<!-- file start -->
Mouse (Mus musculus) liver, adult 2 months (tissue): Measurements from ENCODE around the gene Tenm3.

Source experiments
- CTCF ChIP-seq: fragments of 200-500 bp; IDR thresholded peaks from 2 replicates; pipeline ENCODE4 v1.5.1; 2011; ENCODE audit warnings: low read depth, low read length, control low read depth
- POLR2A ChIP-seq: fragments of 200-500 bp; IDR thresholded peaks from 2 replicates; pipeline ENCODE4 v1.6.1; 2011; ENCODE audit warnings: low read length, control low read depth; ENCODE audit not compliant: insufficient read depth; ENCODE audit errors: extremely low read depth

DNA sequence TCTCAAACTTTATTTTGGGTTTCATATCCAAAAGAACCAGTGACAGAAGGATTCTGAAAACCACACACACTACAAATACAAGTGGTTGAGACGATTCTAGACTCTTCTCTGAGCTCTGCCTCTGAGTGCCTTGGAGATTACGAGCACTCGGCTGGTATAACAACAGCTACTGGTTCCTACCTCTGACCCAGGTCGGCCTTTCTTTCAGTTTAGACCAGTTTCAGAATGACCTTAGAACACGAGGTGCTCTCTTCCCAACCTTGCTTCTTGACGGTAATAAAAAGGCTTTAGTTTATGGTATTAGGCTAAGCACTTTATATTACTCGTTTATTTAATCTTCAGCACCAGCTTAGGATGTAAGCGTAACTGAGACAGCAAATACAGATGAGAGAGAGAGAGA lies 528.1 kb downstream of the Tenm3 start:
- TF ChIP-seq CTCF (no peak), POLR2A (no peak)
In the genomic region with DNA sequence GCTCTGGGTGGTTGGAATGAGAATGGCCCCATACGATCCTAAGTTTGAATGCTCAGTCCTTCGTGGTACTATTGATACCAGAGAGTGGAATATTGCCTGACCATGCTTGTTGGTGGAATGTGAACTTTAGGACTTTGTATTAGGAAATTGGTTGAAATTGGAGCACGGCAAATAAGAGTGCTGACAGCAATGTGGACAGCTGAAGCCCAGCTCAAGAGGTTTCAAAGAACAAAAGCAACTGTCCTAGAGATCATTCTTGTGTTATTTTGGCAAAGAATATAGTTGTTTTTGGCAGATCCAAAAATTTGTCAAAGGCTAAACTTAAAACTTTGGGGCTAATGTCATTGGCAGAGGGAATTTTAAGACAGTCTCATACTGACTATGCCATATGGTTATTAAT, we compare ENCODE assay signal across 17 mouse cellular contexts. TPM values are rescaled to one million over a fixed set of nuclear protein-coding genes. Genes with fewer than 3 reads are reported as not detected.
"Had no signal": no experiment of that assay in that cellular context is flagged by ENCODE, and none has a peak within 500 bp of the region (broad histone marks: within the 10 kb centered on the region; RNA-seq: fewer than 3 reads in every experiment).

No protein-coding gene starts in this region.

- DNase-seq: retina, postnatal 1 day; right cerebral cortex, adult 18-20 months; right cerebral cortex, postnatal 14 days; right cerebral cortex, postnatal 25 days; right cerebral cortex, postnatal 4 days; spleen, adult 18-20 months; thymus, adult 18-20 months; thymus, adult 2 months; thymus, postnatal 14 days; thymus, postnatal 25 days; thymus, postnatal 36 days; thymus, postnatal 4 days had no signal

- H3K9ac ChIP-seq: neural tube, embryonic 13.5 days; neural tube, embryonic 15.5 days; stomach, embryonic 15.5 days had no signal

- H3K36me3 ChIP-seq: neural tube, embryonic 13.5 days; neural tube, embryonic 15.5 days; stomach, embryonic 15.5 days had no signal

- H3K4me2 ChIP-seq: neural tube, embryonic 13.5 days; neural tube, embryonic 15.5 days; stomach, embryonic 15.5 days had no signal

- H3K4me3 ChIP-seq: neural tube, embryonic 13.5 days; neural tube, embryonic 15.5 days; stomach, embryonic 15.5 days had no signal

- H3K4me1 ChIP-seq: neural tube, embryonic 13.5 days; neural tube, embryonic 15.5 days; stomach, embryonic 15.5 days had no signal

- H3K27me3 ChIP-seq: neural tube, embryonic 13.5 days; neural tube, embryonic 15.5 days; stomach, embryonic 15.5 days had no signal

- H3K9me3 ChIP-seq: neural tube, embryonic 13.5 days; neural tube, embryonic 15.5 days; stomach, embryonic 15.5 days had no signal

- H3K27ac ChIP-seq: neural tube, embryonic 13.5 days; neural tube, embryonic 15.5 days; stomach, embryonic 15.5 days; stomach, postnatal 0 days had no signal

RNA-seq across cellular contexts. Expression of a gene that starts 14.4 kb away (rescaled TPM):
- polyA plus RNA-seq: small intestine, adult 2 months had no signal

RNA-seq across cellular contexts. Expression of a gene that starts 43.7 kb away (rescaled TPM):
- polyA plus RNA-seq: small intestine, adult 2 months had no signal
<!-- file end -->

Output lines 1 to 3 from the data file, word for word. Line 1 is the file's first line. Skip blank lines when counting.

Mouse (Mus musculus) liver, adult 2 months (tissue): Measurements from ENCODE around the gene Tenm3.

Source experiments
- CTCF ChIP-seq: fragments of 200-500 bp; IDR thresholded peaks from 2 replicates; pipeline ENCODE4 v1.5.1; 2011; ENCODE audit warnings: low read depth, low read length, control low read depth